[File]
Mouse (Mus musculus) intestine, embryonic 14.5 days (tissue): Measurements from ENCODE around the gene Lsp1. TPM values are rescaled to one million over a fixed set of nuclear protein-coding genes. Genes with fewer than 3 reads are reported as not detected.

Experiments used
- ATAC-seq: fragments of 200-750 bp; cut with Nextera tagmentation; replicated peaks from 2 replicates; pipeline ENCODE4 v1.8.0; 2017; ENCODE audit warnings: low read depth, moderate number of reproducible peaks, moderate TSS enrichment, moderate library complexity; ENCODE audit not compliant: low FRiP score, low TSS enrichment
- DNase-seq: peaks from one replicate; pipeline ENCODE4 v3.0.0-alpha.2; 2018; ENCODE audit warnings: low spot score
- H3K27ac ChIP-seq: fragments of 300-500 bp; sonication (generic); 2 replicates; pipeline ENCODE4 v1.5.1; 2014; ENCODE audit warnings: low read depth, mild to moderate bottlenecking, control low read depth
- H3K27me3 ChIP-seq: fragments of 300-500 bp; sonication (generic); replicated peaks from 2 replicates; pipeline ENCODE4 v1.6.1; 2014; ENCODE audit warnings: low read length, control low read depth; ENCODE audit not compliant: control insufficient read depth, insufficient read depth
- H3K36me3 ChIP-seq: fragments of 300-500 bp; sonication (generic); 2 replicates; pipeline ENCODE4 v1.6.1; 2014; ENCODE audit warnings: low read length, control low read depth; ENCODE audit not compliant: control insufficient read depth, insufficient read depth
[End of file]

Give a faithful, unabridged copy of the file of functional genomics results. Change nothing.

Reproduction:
Mouse (Mus musculus) intestine, embryonic 14.5 days (tissue): Measurements from ENCODE around the gene Lsp1. TPM values are rescaled to one million over a fixed set of nuclear protein-coding genes. Genes with fewer than 3 reads are reported as not detected.

Experiments used
- ATAC-seq: fragments of 200-750 bp; cut with Nextera tagmentation; replicated peaks from 2 replicates; pipeline ENCODE4 v1.8.0; 2017; ENCODE audit warnings: low read depth, moderate number of reproducible peaks, moderate TSS enrichment, moderate library complexity; ENCODE audit not compliant: low FRiP score, low TSS enrichment
- DNase-seq: peaks from one replicate; pipeline ENCODE4 v3.0.0-alpha.2; 2018; ENCODE audit warnings: low spot score
- H3K27ac ChIP-seq: fragments of 300-500 bp; sonication (generic); 2 replicates; pipeline ENCODE4 v1.5.1; 2014; ENCODE audit warnings: low read depth, mild to moderate bottlenecking, control low read depth
- H3K27me3 ChIP-seq: fragments of 300-500 bp; sonication (generic); replicated peaks from 2 replicates; pipeline ENCODE4 v1.6.1; 2014; ENCODE audit warnings: low read length, control low read depth; ENCODE audit not compliant: control insufficient read depth, insufficient read depth
- H3K36me3 ChIP-seq: fragments of 300-500 bp; sonication (generic); 2 replicates; pipeline ENCODE4 v1.6.1; 2014; ENCODE audit warnings: low read length, control low read depth; ENCODE audit not compliant: control insufficient read depth, insufficient read depth